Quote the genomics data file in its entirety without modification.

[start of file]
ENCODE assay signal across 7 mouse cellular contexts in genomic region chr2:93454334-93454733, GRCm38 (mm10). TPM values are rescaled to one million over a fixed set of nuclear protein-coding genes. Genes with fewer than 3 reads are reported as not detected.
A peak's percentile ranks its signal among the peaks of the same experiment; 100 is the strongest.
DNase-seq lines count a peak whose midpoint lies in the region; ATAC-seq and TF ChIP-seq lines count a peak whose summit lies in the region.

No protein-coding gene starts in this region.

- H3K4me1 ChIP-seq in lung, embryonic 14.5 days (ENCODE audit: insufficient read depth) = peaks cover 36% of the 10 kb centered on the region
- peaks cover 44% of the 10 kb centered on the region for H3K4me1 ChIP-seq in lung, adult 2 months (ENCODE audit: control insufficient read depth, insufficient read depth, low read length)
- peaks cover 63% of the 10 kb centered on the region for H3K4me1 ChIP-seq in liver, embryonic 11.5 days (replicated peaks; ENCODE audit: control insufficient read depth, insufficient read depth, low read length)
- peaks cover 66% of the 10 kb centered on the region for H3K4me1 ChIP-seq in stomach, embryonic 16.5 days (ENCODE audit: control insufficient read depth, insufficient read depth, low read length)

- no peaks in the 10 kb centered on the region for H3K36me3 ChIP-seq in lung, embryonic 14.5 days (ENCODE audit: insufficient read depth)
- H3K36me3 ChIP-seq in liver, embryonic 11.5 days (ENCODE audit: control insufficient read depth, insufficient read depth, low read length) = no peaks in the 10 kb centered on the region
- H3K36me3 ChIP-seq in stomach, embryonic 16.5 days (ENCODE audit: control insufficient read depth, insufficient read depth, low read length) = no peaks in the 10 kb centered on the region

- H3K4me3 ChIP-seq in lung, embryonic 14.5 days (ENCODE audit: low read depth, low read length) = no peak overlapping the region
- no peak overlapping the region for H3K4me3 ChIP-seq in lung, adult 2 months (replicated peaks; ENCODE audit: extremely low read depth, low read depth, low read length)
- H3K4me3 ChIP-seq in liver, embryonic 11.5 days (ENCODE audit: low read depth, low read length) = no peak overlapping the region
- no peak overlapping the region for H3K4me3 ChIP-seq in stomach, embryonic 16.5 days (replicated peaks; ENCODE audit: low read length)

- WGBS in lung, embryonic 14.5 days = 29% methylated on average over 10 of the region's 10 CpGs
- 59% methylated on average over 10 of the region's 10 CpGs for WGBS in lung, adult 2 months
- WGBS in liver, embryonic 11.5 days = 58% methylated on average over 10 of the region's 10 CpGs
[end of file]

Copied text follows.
ENCODE assay signal across 7 mouse cellular contexts in genomic region chr2:93454334-93454733, GRCm38 (mm10). TPM values are rescaled to one million over a fixed set of nuclear protein-coding genes. Genes with fewer than 3 reads are reported as not detected.
A peak's percentile ranks its signal among the peaks of the same experiment; 100 is the strongest.
DNase-seq lines count a peak whose midpoint lies in the region; ATAC-seq and TF ChIP-seq lines count a peak whose summit lies in the region.

No protein-coding gene starts in this region.

- H3K4me1 ChIP-seq in lung, embryonic 14.5 days (ENCODE audit: insufficient read depth) = peaks cover 36% of the 10 kb centered on the region
- peaks cover 44% of the 10 kb centered on the region for H3K4me1 ChIP-seq in lung, adult 2 months (ENCODE audit: control insufficient read depth, insufficient read depth, low read length)
- peaks cover 63% of the 10 kb centered on the region for H3K4me1 ChIP-seq in liver, embryonic 11.5 days (replicated peaks; ENCODE audit: control insufficient read depth, insufficient read depth, low read length)
- peaks cover 66% of the 10 kb centered on the region for H3K4me1 ChIP-seq in stomach, embryonic 16.5 days (ENCODE audit: control insufficient read depth, insufficient read depth, low read length)

- no peaks in the 10 kb centered on the region for H3K36me3 ChIP-seq in lung, embryonic 14.5 days (ENCODE audit: insufficient read depth)
- H3K36me3 ChIP-seq in liver, embryonic 11.5 days (ENCODE audit: control insufficient read depth, insufficient read depth, low read length) = no peaks in the 10 kb centered on the region
- H3K36me3 ChIP-seq in stomach, embryonic 16.5 days (ENCODE audit: control insufficient read depth, insufficient read depth, low read length) = no peaks in the 10 kb centered on the region

- H3K4me3 ChIP-seq in lung, embryonic 14.5 days (ENCODE audit: low read depth, low read length) = no peak overlapping the region
- no peak overlapping the region for H3K4me3 ChIP-seq in lung, adult 2 months (replicated peaks; ENCODE audit: extremely low read depth, low read depth, low read length)
- H3K4me3 ChIP-seq in liver, embryonic 11.5 days (ENCODE audit: low read depth, low read length) = no peak overlapping the region
- no peak overlapping the region for H3K4me3 ChIP-seq in stomach, embryonic 16.5 days (replicated peaks; ENCODE audit: low read length)

- WGBS in lung, embryonic 14.5 days = 29% methylated on average over 10 of the region's 10 CpGs
- 59% methylated on average over 10 of the region's 10 CpGs for WGBS in lung, adult 2 months
- WGBS in liver, embryonic 11.5 days = 58% methylated on average over 10 of the region's 10 CpGs